Letter to the editor: Respect all in abortion debate

We write in response to Senator Leahy’s guest editorial, Mary Mendoza’s Ways of Seeing column, and John and Amy Emerson’s letter in your 5/12/22 issue, not so much to advocate for our own perspective on the question of abortion law and rights as to suggest that we all do our best when we take a compassionate, thoughtful and respectful approach in discussing these issues.

Sen. Leahy and others rightly allude to a long and shameful history of subjugation of women, dismissal of their opinions and feelings, and denial of the equal rights. We do, however, disagree with his statement that a woman’s choice for abortion is simply a decision about her own body. It seems to us that the decision is also about the new life growing inside of her. It’s especially hard for us to consider the fetus just prior to delivery any less a person than the newborn infant shortly thereafter. (Senator Leahy himself voted, in the not too distant past against extremely late-term, so-called “partial birth” abortion.) Yet we also understand that others may find it a real stretch to see a newly formed embryo as a person meriting protective rights (as is the teaching position of our church). Ultimately, of course, this entire process is going on inside the woman’s own body and we can certainly understand her feeling that the final decision is rightfully hers and needs to be acknowledged as such.

We would also remind those coming from the “pro-life” side that the legal process is not the only possible approach to reducing the number of abortions. We can always work to make other options more available and attractive, both financially and otherwise, and I expect most people who consider themselves “pro-choice” would agree with this. We also, of course, will continue to discuss these things with each other, but we believe this is best done in a respectful way which genuinely seeks understanding, listens to stories (like Mary Mendoza’s), and avoids labels and accusations. People, after all, rarely change their minds in the face of belittlement or dismissal.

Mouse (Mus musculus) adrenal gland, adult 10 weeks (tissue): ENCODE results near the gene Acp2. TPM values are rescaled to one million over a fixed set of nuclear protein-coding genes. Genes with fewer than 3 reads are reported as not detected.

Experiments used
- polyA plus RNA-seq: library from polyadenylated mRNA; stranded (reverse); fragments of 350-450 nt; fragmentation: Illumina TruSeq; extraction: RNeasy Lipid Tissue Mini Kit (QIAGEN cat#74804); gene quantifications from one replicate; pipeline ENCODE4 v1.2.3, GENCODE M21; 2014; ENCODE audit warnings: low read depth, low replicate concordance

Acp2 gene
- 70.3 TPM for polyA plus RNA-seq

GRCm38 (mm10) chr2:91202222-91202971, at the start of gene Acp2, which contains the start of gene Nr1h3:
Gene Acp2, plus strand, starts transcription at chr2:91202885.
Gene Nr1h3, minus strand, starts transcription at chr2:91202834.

At a gathering some time ago, we saw a poster with a simple outline of a pregnant woman that asked “Can’t we love them both?” We come from a perspective of religious faith that asks us to do not only that, but also to love the person across the discussion table from us, the person coming from a different and perhaps challenging perspective. That may not always be easy, but we believe it’s worth working at and is more likely to lead to a good outcome for all than the current “culture war” atmosphere. John and Amy’s letter included this statement: “The speakers consistently expressed respect for those whose views may differ from their own — a refreshing stance in the present climate.” We applaud the speakers for making that clear and John and Amy for including the statement in their letter.

Alan and Wendy Covey


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